This cancer survivor has a message for men: Take your health seriously.

April 15, 2024
Debbie and Glen Livengood. Photos by Ryan Severance, UCHealth.
Debbie and Glen Livengood. Photos by Ryan Severance, UCHealth.

He talks about cancer with the same intensity that he describes his love for the outdoors – seriously, emotionally and truthfully.

After 25 treatments at the UCHealth Cancer Center — Pueblo, Glen Livengood is cancer-free, and has an important message to tell: Men need to take their health care seriously.

Livengood is no stranger to hard work. The cowboy hat and well-worn boots show a man who loves to be outside. An operations supervisor with Black Hills Energy and an avid outdoorsman, Livengood was not about to let a prostate cancer diagnosis slow him down.

Livengood was born and raised in the Westcliff, Colorado area, and he values the time he can spend with his family.

“I love to hunt, fish and be outdoors,” said Livengood. “I’m just a country person, so cutting wood, building fence, just being outside is my hobby. It’s a lifestyle that I grew up in and it’s important to me to be in that world.”

Livengood’s cancer journey starts with a normal yearly physical and exam.

Glen Livengood has a message for men: Take your health seriously. Photos by Todd Seip, UCHealth.
Glen Livengood has a message for men: Take your health seriously.

“The doctor found a growth on my prostate,” said Livengood. “The biopsy returned positive for cancer. But that’s why we do it, that’s why we get those checkups, to catch it early.”

After follow-up testing, Livengood was referred to Dr. Suraj Singh at the newly opened Parkview Comprehensive Cancer Center (now UCHealth Cancer Center — Pueblo). After the consultation, Livengood opted for radiation treatment using the Varian Edge Linear Accelerator.

“I met with Dr. Singh and was impressed that he was so straightforward and honest,” added Livengood. “I didn’t want to undergo surgery. I was worried about the side effects and their impact to my lifestyle.”

Livengood was astonished with the accuracy and efficiency of the LINAC treatment, noting that at the end of the 25-treatment cycle and a two-week round of radiation seed treatments, he only felt some fatigue.

Livengood noted that “after all that, I’m 100 percent back to my normal life. And that’s the value of the quality-of-life following treatment. It was just as important as getting the cancer out.”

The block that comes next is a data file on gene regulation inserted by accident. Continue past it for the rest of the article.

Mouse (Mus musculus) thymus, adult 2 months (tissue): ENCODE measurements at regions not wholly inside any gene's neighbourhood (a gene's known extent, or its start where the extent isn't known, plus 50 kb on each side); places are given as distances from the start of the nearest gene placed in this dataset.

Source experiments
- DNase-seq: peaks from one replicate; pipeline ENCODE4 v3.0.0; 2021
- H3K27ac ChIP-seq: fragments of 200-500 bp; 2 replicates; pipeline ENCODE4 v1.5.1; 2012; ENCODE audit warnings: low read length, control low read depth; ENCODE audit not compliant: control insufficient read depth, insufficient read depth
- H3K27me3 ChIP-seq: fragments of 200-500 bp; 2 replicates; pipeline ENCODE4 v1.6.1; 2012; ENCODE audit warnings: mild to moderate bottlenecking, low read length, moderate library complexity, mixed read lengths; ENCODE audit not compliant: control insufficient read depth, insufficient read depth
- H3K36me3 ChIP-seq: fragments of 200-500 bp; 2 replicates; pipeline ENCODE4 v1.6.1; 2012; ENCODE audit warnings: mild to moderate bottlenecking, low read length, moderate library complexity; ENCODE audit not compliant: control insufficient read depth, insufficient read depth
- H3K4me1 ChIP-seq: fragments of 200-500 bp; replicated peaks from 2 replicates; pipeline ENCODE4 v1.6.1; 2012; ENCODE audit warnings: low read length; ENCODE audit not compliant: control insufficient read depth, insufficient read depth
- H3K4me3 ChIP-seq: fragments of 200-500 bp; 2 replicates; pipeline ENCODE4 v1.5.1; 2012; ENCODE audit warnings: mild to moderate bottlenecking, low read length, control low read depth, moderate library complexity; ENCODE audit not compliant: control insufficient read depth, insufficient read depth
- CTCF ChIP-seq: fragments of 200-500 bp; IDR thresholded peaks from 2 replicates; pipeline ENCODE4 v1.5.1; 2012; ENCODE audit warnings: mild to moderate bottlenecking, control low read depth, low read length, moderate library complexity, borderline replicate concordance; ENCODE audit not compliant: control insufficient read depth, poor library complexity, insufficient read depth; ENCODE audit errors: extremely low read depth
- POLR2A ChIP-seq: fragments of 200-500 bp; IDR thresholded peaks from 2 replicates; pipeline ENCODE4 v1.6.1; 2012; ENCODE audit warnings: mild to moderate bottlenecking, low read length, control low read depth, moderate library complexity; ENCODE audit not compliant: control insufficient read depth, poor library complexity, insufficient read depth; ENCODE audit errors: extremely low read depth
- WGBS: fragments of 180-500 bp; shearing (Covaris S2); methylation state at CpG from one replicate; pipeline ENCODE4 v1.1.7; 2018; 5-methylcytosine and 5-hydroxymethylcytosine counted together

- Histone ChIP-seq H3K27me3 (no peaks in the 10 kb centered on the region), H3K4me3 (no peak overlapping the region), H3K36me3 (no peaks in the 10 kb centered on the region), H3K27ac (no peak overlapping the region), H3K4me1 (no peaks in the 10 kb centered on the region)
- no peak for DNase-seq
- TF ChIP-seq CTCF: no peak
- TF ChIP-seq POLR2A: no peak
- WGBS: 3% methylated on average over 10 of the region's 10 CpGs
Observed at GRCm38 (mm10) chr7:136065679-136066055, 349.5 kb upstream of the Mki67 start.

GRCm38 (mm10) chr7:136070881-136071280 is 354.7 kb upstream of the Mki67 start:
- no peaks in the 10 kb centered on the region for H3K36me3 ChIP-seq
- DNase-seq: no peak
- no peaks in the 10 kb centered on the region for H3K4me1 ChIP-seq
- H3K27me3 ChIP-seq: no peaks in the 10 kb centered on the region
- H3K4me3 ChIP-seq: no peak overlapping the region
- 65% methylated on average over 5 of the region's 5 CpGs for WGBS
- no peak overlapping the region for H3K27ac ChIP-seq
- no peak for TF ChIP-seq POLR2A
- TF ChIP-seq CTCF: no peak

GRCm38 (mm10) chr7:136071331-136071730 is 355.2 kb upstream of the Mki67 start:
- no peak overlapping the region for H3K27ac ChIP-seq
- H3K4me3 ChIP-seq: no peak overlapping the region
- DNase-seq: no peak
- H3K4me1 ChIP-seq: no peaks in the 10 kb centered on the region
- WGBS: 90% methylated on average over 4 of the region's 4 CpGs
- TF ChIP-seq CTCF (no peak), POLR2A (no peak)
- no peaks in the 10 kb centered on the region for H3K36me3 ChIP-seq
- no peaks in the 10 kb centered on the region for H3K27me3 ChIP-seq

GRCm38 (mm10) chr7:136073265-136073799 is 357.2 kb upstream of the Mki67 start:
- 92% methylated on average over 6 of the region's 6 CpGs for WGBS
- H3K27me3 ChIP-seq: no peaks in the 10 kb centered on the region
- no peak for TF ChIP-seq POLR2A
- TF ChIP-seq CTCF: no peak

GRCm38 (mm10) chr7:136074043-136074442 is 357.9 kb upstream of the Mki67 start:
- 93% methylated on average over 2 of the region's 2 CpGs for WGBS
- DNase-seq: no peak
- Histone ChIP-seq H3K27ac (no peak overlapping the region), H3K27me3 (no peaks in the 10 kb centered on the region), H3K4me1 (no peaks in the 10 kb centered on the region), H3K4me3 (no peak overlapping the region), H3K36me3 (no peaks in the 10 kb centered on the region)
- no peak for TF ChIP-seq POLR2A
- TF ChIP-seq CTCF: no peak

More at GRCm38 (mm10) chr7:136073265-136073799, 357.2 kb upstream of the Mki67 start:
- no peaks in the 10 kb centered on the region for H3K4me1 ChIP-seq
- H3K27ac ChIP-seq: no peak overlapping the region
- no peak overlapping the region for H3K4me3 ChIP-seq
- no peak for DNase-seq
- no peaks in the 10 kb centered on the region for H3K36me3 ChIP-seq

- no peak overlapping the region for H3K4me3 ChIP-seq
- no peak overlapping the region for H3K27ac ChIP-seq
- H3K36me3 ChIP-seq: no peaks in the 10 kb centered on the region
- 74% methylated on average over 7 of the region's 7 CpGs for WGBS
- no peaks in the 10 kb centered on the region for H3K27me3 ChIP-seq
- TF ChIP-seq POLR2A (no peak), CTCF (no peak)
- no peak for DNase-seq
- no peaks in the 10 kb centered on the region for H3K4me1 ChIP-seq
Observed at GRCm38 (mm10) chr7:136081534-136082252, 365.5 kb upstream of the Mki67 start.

Livengood doesn’t hold back and let his ruggedness mask his emotions as he discusses his support team.

“I am lucky to have a great family support structure. I’ve had children with cancer, and my wife battled cancer. Now I have cancer – so we understand the fear of the cancer word.”

His sons, daughters, spouse and his co-workers all rallied around Livengood during his diagnosis and cancer treatment.

“They all wrapped their arms around me and provided the love and attention I needed. Then I get here (UCHealth Cancer Center — Pueblo), and I find a second family. They are positive, upbeat, professional. They understood my fear and took great care of me.”

len Livengood is grateful for his caregivers at UCHealth Cancer Center - Pueblo.
Glen Livengood is grateful for his caregivers at UCHealth Cancer Center – Pueblo.

Livengood calls his cancer diagnosis a “shot across the bow” that forced him to reevaluate his priorities.

“I’ve had to realign my values,” said Livengood. “But it has made my wife and I a better couple and my family is better intertwined and connected knowing that there is some fragility in our lives.”

“How can you fail when you have that great of a support system in your life?” said Livengood.

He hopes his story will inspire other men to take control of their health care and get regular physicals and check-ups with their family doctor.

“Men, it’s your job to get those yearly physicals, and get a prostate exam,” said Livengood. “Don’t let that be a mental block to a cancer diagnosis that can’t be cured. Don’t let your ego get in the way of staying alive. Be proactive.”

Livengood plans to retire soon, and looks forward to spending more time with family, friends and getting back to more outdoors adventures.

“Now I’m cancer free – and plan to live my life to the fullest.”

About the author

Born and raised in Pueblo, Colorado, Seip graduated with a bachelor’s degree in music from the University of Southern Colorado and later obtained a master’s degree in education from Walden University in Maryland. After graduation, he started his career in the media industry, working as a news reporter, director and program manager at KCSJ Radio/Pueblo Broadcasters Inc. He then moved into the arts sector, working at the Sangre De Cristo Arts and Conference Center in Pueblo.

His passion for education led him to pursue a career in teaching, spending 20 years in Pueblo School District 70 teaching science, technology, engineering and mathematics (STEM), music and computer science. During the COVID-19 pandemic, he served as the public information officer and assistant director for the Pueblo School District 70 Department of Student Services. Currently, he serves as a communications specialist for UCHealth Parkview Medical Center.

Seip is married to Kerry, a music and STEM teacher in Pueblo School District 70, and is the proud father of two adopted children, both currently attending universities in Colorado.